If Meryl Streep loses again, well, she’s used to it. The greatest actress of all time has been nominated a record 21 nominations. And yet, she has won only three times. Streep captures Katharine Graham as a woman adjusting to running a newspaper in a male-driven industry. She has to make tough decisions and that will not only affect her newspaper but her personal relationships as well.
Best Supporting Actor
Who will win: Sam Rockwell (Three Billboards…)
Who should win: Willem Dafoe (The Florida Project)
If you could give an Oscar for best ensemble, it would go to Three Billboards… Everyone in it is at the top of their game, from McDormand to bit role player John Hawkes, who is powerful in a limited amount of screen time.
Sam Rockwell might be the least threatening bigoted cop in cinematic history. He’s incompetent, unintentionally funny and somewhat sympathetic (?!?). This is the most confused I’ve ever felt about racist policeman since Matt Dillon in Crash (2005). Wait a minute. Aren’t I supposed to hate you?
As for the rest of the field, they all do solid work. However, Christopher Plummer in All the Money in the World was just OK in a just OK movie. The person who stands out in this category is clearly Willem Dafoe. The Florida Project is so realistic that it feels like a documentary. His role as the manager of cheap motel is about authentic as it gets. Check out the scene embedded above where Dafoe confronts a possible pedophile and slaps the soda out of his hand. It’s gold.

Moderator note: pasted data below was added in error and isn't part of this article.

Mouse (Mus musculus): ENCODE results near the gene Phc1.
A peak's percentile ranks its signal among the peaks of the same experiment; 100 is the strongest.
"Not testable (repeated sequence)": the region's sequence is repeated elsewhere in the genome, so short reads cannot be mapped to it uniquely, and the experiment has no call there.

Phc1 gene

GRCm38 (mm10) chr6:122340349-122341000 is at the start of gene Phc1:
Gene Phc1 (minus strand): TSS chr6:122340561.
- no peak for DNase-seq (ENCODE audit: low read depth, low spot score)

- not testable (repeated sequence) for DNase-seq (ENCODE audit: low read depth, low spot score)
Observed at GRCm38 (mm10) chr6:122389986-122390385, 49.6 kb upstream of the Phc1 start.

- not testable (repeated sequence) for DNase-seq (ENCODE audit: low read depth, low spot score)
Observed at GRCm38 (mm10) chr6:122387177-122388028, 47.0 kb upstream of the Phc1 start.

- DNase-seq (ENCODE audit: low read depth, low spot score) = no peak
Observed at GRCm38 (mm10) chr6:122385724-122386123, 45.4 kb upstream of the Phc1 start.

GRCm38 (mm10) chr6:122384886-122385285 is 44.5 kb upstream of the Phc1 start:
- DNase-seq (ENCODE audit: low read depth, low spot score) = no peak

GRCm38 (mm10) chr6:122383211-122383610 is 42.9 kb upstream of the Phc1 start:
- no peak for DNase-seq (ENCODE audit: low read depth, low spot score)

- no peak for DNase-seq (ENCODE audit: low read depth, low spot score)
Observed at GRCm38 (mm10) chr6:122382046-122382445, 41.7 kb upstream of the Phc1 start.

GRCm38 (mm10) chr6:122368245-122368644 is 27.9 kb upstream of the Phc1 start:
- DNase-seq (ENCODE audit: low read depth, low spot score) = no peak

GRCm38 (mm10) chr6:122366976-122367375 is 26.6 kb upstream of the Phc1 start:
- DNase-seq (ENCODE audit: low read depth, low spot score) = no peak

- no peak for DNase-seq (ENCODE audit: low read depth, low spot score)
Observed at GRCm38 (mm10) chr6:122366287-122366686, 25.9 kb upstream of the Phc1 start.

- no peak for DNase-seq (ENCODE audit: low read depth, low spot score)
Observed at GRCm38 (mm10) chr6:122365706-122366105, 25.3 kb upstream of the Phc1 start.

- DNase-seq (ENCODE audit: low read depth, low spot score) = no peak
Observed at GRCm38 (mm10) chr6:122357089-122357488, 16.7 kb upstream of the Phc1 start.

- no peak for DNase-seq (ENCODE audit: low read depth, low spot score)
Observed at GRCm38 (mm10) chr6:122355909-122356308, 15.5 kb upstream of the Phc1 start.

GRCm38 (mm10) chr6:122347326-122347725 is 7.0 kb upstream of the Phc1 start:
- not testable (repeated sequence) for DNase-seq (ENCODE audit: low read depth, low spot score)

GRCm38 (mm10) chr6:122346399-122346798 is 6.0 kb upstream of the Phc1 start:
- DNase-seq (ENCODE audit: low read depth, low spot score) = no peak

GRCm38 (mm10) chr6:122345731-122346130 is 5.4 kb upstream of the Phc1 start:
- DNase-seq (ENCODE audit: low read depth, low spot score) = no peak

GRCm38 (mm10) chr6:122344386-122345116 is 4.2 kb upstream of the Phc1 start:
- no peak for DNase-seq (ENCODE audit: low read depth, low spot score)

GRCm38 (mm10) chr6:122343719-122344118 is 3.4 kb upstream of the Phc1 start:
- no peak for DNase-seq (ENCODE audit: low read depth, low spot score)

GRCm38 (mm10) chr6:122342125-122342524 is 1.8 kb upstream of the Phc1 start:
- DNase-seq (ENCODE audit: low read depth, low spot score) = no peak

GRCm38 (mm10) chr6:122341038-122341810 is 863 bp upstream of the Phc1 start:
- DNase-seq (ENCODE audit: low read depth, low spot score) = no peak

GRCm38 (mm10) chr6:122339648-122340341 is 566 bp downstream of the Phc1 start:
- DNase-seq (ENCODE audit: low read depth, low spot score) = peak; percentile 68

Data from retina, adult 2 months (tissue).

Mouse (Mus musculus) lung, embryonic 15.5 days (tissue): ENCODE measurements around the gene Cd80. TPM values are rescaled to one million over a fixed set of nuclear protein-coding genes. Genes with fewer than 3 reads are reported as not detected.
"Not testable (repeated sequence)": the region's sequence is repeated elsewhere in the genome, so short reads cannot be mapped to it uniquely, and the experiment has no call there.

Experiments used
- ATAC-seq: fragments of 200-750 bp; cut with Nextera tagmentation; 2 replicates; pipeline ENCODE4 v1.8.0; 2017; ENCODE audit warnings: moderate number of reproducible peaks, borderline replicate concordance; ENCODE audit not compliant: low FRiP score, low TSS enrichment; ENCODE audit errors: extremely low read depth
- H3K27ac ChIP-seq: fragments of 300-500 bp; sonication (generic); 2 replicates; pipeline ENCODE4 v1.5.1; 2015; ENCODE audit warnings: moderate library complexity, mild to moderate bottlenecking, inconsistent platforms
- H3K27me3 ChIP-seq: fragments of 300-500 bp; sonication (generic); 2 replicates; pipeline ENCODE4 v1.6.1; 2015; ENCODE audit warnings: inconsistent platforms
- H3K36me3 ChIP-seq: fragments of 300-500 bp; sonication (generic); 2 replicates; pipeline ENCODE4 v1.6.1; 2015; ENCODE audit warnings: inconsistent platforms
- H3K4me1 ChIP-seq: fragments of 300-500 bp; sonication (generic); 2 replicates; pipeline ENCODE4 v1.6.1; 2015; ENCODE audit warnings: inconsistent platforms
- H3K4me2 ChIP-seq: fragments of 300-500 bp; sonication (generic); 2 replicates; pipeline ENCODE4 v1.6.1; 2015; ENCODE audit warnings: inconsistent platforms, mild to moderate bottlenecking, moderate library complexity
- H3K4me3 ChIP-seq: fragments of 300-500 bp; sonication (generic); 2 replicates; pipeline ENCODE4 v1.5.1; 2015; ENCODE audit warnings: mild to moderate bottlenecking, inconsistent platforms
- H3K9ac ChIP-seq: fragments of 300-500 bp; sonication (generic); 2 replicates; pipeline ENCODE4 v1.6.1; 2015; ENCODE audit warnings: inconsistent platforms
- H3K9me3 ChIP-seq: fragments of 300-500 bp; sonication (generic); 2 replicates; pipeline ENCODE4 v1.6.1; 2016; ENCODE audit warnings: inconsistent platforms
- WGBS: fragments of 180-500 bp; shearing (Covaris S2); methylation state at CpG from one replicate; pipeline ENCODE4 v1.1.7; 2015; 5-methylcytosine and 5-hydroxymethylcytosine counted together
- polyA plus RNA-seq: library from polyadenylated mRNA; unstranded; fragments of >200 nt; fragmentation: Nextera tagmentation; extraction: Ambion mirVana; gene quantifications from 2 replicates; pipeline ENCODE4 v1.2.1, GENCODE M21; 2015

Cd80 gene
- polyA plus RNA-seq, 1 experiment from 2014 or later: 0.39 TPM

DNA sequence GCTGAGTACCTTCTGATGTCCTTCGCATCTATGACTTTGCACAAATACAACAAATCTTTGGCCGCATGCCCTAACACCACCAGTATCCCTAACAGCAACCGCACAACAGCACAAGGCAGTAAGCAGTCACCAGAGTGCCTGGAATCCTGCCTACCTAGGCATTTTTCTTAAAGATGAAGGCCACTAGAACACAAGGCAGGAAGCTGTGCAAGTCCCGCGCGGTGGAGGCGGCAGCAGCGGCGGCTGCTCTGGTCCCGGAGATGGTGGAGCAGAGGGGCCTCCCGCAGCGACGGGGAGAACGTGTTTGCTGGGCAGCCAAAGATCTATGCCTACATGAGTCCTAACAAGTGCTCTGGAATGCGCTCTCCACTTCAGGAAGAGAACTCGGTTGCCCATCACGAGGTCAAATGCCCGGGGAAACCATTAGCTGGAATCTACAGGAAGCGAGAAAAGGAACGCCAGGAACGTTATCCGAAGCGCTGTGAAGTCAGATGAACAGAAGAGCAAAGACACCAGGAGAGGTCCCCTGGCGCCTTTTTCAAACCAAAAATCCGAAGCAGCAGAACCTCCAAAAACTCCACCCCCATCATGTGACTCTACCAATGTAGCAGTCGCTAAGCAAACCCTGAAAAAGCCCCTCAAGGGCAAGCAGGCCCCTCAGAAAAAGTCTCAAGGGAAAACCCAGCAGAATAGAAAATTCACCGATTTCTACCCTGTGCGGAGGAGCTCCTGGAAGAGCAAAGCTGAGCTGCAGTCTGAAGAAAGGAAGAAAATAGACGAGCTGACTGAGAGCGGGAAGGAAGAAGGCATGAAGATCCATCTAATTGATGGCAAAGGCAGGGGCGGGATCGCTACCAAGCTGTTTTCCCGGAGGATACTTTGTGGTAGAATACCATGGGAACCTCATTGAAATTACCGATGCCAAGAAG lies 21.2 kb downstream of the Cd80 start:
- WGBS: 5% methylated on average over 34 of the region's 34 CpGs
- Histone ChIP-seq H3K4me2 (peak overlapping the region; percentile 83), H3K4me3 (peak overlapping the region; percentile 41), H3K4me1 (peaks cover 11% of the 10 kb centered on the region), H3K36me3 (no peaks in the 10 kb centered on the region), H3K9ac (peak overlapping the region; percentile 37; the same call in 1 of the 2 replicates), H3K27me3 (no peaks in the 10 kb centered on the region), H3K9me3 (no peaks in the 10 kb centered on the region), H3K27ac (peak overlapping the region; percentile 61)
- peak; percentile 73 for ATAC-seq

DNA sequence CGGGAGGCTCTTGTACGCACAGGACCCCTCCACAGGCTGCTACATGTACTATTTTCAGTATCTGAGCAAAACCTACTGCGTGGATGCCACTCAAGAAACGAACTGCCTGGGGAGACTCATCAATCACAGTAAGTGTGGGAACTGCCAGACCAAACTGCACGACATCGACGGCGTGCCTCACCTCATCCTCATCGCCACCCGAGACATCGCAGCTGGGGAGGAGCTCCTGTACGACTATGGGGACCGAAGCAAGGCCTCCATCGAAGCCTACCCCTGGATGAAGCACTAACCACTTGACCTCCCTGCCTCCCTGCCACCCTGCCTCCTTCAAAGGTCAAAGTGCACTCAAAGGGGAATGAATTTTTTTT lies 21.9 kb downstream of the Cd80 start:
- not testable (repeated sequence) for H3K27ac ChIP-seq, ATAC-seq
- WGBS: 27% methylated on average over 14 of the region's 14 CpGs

Best Supporting Actress
Who will win: Allison Janney (I, Tonya)
Who should win: Laurie Metcalf (Lady Bird)
This is a two-person race between women portraying two very different kinds of mothers. Allison Janney plays the world’s worst mom. Her interpretation of LaVona – mother of the most infamous skater in human history – is a mean and abusive woman. For LaVona, the ends justify the means. What she allegedly did to Tonya was all worth it to groom her poor, unpolished daughter into being a champion skater. Janney has snappy dialogue and is a scene-stealer throughout.
Laurie Metcalf isn’t as flashy. Her role is down to earth, real and connects because it shows the complexities of a mother-daughter relationship. There are spats and Metcalf and Saoirse Ronan spend a good deal of time saying or doing things to hurt one another. But Metcalf anchors the entire movie because we feel what she feels: all the sacrifices a parent makes and the aspirations a parent has for their children. Metcalf should win this award based on the airport scene alone.
Who will win: Guillermo del Toro (The Shape of Water)
Who should win: Guillermo del Toro
The hallmark of a great director is someone who consistently gets great performances from actors and has films that are interesting. Guys like Christopher Nolan, Quentin Tarantino, David Fincher and Wes Anderson. It’s ridiculous that none of those guys have won an Oscar.
This year has a crowded field of worthy directors. But in terms of degree of difficulty, Guillermo del Toro stands out. He created a believable story that in lesser hands would have been utterly ridiculous. The Shape Of Water is a beautiful-looking usual love story. All the characters fit neatly and help advance the story. The Shape of Water is not a great film, but it’s a noteworthy achievement.